To Restore Democracy, Our Universities and Colleges Should Teach It

Over the last two generations, American higher education has become unmoored from a once-shared mission: serving, and teaching, democracy.

Now, we're paying a heavy price. Colleges and universities are increasingly blamed for our widening divisions – by the left for economic elitism (we're too expensive) and by the right for cultural elitism (we're politically correct).

We've lost public trust and face unprecedented attack in Washington. More broadly, American democracy itself is sputtering.

We in higher education deserve a real portion of the blame for all of this, I'm sorry to say. But our failure lies neither in who enrolls in college nor the culture they encounter there.

Rather it is found in what happens in our classrooms – in what we teach.

From the Revolutionary era forward, American colleges and universities recognized the essential connection between higher education and democracy. We embraced our obligation to prepare citizens with the habits and skills for democratic life.

Over two centuries, a remarkable and usefully diverse tapestry of institutions emerged, with a range of missions. But service to democracy persisted as a shared secular creed.

The North Star was the "liberal arts" in the term's classical meaning – based on the Latin root for liberty, and constituting the course of study for citizens to participate in public affairs in a free society.

Jian Feng Zhen (left) and Dayi Deng walk to class on the campus of Princeton University April 23, 2002 in Princeton, NJ. William Thomas Cain/Getty

After World War II, American universities emerged as the world's most accomplished, excelling at research and successfully pursuing global influence. But higher education drifted into agnosticism about democracy itself.

The importance of our form of government began to be treated in the same manner religious tenets are at most institutions – either studiously avoided or contemplated at a scholarly distance.

On campus, this disengagement from democracy was particularly evident in general education – the courses student must take regardless of major. Until the 1960s, higher education's broad commitment to civic preparation endured.

But around that time the focus shifted to elucidating what else higher education might achieve. General education moved almost entirely in the direction of self-actualization – helping students explore new subjects and reach their potential.

The impulse was laudable, but the pendulum swung too far. "Gen ed" degenerated into a smorgasbord of disconnected requirements. Students were made to navigate a tasting menu of disciplines – the social sciences, the arts, a foreign language, something "international" – connected only in the manner in which they made the cut: academic departments successfully protecting their curricular turf.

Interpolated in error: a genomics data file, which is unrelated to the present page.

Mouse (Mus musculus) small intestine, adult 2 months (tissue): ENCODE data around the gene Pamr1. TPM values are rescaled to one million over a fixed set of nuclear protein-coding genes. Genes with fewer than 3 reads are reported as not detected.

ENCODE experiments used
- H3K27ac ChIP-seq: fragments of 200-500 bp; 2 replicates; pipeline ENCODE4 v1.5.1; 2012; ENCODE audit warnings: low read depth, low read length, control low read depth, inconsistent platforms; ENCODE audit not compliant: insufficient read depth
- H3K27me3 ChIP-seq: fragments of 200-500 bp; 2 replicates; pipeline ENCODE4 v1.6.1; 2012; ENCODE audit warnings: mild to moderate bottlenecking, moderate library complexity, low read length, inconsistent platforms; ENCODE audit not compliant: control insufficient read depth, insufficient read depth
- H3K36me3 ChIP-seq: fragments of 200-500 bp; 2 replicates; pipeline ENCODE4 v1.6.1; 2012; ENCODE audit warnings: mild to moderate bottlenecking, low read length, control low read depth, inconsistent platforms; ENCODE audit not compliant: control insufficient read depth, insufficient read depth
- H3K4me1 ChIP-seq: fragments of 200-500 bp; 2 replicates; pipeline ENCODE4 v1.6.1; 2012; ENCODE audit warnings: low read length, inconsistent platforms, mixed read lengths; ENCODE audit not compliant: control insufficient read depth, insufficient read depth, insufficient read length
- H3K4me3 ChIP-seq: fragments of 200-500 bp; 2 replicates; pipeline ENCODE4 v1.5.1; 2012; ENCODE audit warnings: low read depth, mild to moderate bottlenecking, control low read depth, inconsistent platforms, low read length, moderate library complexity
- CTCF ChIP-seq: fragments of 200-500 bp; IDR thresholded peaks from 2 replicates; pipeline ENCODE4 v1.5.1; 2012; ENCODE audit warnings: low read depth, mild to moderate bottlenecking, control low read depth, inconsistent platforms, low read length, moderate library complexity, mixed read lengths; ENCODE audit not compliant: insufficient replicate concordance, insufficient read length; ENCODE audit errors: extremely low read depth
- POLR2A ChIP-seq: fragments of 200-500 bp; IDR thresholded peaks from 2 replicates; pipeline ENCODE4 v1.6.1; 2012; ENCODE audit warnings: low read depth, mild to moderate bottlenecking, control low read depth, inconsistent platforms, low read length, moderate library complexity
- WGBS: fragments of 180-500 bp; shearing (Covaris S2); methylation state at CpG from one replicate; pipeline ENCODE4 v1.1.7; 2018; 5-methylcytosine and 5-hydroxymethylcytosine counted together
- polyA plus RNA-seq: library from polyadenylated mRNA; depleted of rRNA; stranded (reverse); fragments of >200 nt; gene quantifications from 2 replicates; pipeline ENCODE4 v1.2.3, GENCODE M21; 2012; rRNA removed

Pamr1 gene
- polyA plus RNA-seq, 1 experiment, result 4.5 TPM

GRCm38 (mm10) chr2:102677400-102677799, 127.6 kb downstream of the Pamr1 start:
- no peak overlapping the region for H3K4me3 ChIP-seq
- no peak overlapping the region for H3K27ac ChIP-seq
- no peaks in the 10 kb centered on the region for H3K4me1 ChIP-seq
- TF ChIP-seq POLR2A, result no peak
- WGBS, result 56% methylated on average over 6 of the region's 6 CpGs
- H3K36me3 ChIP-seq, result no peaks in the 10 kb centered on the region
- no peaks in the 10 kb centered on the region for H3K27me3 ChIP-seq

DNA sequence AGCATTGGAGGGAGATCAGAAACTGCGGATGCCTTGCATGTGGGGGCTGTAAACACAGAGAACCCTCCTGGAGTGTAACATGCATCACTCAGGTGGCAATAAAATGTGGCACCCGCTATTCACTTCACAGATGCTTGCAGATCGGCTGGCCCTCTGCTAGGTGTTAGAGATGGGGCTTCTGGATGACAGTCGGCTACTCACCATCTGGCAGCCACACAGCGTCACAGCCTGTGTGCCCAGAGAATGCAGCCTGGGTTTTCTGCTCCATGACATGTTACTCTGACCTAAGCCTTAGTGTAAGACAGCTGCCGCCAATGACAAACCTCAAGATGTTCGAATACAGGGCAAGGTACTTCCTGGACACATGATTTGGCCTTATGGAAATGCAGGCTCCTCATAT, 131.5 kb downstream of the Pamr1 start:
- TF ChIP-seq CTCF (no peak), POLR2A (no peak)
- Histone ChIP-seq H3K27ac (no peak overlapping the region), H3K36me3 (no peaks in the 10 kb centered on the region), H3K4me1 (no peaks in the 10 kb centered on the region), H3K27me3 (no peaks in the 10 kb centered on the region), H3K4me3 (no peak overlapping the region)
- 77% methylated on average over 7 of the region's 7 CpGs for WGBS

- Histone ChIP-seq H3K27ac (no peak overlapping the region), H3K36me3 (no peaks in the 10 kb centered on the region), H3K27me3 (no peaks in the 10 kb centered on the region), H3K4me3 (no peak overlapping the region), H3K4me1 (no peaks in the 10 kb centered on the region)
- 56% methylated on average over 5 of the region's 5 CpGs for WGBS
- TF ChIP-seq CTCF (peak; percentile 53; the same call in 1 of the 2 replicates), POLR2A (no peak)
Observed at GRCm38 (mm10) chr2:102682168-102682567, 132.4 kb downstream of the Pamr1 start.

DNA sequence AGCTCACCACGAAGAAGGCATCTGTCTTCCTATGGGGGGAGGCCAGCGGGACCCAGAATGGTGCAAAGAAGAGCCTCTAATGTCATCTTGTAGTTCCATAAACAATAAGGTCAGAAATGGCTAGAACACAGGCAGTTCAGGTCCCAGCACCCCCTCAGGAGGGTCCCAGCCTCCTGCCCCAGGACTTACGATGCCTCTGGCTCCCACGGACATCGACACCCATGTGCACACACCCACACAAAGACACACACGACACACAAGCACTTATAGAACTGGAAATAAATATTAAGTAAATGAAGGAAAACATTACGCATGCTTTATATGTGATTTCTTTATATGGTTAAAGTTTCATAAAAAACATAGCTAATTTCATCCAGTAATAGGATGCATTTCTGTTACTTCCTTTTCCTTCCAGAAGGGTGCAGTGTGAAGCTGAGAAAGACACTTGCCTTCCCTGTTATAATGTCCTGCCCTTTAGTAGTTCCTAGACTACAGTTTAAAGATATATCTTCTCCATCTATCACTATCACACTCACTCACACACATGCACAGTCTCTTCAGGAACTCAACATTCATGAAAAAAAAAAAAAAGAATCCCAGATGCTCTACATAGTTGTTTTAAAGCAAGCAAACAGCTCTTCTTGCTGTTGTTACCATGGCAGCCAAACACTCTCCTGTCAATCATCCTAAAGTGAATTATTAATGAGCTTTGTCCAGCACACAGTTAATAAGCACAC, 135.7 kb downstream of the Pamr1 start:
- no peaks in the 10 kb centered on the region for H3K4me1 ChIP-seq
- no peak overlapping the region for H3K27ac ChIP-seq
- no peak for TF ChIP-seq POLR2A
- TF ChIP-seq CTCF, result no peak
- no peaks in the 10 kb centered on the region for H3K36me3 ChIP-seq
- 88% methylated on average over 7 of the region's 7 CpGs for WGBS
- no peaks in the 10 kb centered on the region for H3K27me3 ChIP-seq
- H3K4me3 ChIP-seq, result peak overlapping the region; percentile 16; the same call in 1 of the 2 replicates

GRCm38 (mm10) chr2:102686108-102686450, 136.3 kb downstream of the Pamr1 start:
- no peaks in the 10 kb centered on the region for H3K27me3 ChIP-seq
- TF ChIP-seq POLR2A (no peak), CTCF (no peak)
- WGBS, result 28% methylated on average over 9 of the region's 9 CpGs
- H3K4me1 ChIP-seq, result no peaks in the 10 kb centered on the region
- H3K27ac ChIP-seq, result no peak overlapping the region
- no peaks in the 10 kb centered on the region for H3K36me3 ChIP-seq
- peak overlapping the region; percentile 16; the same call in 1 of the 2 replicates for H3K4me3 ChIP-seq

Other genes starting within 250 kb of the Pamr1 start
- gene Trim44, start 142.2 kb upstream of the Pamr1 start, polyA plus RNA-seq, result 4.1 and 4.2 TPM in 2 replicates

For students, general education became simply a series of boxes to grudgingly check en route to graduation.

All the while, K-12 education was abandoning civics education. Today, students arrive in college with little understanding of democracy, and too often find little in the curriculum to reinforce a commitment to it or even require its study.

They may acquire skills useful in democratic life – critical thinking, information literacy, teamwork. But teaching about the fundamental workings of government and the broader skills citizens need to participate in democracy has given way to a narrower focus on personal growth on the one hand, and job-market preparation on the other.

The bad news is how much we have already lost; it is staggering that just 55 percent of Americans feel colleges and universities have a positive impact on the country, according to a recent Pew poll.

But the good news is, the problem is fixable. One reason I am optimistic is college students themselves. Contrary to what you might glean from cable TV news, the vast majority are open to new ideas, eager to hear them and respectful when they are delivered.

Beyond the classroom, the magic of college life as a training ground for democracy endures. In dorm rooms, dining halls, sports teams and other extracurricular groups, students encounter new ideas, and live cheek-by-jowl with people of different backgrounds and beliefs.

In an era of public debate poisoned by bullies hiding behind the Internet's veil of anonymity, they learn to engage and criticize ideas expressed by people they can't avoid meeting face-to-face around campus. It happens every day on college campuses, even if less and less elsewhere in our siloed polity.

The challenge now is to restore active training for American democracy to our academic mission. At the institution I lead, that is taking the form of a rigorous new core curriculum explicitly rooted in developing the skills and habits of democratic participation – cross-disciplinary critical thinking about civic problems, information literacy, and civil discourse.

I expect other institutions will take similar steps, in a broad range of ways consistent with their various missions.

If higher education succeeds in these efforts, it will make our purpose and value clearer and help restore public support. Most importantly, it would produce better citizens, with stronger tools for making democracy thrive.

Democracy – not economic development, not career preparation, or self-actualization – must stand foremost again as the animating purpose of college.

W. Taylor Reveley IV is the President of Longwood University in Virginia.

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